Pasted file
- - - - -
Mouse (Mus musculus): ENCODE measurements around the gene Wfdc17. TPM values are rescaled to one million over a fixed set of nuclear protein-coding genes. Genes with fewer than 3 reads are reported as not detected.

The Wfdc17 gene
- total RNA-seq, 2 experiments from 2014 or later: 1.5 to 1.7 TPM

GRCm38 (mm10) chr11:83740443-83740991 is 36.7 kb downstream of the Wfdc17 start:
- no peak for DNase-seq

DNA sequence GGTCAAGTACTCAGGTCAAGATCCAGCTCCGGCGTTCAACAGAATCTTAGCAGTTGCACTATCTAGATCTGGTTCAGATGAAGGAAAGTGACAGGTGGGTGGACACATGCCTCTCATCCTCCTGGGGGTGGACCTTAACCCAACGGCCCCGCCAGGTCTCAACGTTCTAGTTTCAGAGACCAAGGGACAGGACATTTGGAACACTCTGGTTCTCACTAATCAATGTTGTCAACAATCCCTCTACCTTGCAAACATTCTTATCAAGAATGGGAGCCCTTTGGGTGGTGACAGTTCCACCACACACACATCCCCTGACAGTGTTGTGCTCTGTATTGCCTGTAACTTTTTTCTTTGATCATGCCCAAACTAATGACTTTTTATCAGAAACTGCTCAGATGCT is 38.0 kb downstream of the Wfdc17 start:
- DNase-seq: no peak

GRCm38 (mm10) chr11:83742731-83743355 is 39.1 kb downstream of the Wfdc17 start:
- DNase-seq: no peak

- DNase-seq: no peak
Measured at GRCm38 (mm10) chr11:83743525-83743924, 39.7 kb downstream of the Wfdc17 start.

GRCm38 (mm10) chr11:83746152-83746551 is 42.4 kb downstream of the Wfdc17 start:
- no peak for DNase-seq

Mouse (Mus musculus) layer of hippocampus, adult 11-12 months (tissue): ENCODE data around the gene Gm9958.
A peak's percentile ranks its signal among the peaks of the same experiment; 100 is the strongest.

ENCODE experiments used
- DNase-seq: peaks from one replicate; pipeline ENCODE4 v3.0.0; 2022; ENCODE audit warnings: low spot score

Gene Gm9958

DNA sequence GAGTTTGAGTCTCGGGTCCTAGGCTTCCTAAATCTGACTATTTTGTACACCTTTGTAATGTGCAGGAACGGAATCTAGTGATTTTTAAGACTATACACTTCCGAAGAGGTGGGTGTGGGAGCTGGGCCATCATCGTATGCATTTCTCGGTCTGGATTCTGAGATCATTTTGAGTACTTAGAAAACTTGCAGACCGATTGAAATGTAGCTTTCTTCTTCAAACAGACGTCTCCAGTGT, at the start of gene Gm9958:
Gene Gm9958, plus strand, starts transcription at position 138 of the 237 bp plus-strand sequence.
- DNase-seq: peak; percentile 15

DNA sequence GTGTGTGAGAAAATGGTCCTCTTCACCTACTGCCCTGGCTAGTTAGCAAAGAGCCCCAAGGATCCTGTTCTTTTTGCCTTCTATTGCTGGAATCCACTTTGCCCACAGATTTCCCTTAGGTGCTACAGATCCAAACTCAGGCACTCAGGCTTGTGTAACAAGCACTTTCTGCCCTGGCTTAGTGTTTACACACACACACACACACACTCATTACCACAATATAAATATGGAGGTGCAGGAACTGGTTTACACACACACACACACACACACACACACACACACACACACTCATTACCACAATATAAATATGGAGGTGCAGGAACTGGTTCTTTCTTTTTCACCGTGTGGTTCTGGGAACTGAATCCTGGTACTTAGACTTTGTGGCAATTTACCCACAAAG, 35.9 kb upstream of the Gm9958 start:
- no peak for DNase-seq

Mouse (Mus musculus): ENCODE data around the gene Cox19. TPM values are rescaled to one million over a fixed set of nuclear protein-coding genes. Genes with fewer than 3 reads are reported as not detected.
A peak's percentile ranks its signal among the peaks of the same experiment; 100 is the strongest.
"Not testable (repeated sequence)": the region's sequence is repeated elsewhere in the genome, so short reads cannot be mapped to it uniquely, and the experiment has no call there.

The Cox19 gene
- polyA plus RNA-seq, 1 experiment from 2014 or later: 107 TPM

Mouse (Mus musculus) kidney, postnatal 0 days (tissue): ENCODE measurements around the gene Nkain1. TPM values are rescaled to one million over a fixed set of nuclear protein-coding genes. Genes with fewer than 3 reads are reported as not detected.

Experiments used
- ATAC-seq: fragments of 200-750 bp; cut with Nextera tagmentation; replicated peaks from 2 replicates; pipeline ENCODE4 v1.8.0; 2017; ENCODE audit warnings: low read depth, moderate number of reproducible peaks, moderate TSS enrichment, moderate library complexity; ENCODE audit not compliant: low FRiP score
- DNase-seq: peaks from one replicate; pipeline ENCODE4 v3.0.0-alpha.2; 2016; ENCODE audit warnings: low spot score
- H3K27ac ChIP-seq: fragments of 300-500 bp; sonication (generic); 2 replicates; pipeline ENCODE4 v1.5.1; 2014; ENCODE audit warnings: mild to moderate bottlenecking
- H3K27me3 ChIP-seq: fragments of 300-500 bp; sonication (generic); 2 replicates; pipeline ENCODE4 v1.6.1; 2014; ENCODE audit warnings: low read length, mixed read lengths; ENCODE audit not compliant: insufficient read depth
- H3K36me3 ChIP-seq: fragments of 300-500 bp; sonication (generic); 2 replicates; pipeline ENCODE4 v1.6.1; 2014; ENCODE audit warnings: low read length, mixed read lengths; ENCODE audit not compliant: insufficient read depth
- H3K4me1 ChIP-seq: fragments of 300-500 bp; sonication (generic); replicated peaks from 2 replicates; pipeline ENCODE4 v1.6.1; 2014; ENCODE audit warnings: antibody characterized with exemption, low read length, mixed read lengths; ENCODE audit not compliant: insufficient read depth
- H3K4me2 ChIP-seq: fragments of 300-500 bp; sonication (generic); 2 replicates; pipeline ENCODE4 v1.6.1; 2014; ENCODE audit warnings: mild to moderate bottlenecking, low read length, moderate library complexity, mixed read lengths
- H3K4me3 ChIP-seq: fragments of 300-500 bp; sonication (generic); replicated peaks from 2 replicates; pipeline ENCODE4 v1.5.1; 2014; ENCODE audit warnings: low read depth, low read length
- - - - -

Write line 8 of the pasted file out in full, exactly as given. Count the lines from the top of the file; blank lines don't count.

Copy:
GRCm38 (mm10) chr11:83742731-83743355 is 39.1 kb downstream of the Wfdc17 start: